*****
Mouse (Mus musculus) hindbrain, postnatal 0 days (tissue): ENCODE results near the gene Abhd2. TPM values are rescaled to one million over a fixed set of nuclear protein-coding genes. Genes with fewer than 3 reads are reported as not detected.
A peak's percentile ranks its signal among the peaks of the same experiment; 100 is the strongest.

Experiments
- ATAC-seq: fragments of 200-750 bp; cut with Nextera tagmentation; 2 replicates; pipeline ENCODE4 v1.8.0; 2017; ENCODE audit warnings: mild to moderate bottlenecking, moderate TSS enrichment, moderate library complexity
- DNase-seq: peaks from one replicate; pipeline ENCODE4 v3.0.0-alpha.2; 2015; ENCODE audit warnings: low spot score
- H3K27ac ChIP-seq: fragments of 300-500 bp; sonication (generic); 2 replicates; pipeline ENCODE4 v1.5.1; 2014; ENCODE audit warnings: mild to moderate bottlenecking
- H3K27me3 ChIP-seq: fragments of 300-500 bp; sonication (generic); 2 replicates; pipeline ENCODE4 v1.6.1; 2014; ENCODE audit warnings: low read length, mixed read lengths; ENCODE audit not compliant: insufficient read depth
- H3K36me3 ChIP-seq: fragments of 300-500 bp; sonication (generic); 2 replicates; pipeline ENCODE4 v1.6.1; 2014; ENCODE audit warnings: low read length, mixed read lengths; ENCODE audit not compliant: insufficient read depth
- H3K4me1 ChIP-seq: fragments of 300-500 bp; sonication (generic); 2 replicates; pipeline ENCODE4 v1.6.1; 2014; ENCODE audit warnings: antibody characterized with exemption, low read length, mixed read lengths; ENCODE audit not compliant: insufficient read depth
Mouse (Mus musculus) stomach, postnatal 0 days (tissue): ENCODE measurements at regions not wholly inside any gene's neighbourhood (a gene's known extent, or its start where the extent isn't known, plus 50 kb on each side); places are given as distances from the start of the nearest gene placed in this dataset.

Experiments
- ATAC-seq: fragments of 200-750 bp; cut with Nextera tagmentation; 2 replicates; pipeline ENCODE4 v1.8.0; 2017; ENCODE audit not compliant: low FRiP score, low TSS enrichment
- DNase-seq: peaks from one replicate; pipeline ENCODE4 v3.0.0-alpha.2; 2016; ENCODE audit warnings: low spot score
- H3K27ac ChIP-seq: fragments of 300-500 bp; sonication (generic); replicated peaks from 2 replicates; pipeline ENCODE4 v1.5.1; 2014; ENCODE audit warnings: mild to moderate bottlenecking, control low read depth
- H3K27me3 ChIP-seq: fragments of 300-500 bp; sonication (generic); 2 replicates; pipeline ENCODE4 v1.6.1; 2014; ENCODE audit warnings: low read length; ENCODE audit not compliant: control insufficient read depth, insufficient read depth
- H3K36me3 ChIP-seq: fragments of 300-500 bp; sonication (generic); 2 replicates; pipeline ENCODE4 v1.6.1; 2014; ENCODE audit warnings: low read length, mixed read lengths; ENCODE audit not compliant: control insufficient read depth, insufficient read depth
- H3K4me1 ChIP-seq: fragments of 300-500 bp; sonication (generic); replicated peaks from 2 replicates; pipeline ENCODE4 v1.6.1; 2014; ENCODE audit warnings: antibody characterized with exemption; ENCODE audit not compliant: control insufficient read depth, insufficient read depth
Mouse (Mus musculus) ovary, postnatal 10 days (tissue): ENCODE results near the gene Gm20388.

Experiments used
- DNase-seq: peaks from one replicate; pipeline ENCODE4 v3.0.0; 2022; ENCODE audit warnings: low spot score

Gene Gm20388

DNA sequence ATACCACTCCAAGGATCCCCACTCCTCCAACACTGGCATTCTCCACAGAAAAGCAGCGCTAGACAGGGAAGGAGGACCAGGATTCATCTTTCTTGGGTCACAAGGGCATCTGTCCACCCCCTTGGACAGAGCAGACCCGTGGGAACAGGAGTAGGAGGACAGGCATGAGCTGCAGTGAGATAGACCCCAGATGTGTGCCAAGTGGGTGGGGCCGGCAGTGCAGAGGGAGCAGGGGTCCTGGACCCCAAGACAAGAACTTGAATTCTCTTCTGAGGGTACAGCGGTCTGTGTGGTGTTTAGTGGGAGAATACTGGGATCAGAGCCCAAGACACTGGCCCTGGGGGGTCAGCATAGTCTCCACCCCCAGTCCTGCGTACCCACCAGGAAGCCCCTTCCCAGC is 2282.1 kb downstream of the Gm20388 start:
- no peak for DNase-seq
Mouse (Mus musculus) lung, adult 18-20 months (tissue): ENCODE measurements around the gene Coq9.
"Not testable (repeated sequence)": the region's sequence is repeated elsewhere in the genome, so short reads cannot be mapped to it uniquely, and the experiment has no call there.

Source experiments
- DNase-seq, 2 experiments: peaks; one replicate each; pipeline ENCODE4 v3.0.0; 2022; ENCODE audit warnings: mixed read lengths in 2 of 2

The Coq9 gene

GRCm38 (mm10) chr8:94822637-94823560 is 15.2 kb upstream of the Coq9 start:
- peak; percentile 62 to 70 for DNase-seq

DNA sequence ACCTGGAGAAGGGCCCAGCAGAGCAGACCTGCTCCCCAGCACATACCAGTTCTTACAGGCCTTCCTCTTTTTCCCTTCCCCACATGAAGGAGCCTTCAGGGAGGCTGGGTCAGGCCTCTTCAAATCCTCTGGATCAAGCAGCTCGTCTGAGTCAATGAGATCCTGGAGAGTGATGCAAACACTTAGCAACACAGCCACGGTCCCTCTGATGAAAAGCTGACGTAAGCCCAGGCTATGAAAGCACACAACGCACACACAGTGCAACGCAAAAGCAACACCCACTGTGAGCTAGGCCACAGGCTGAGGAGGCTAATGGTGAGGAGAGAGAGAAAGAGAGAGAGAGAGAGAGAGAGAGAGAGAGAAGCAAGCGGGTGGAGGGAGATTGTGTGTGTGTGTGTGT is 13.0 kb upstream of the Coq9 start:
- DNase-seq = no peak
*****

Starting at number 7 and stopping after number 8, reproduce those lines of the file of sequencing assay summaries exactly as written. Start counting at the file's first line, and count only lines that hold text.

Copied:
- H3K27me3 ChIP-seq: fragments of 300-500 bp; sonication (generic); 2 replicates; pipeline ENCODE4 v1.6.1; 2014; ENCODE audit warnings: low read length, mixed read lengths; ENCODE audit not compliant: insufficient read depth
- H3K36me3 ChIP-seq: fragments of 300-500 bp; sonication (generic); 2 replicates; pipeline ENCODE4 v1.6.1; 2014; ENCODE audit warnings: low read length, mixed read lengths; ENCODE audit not compliant: insufficient read depth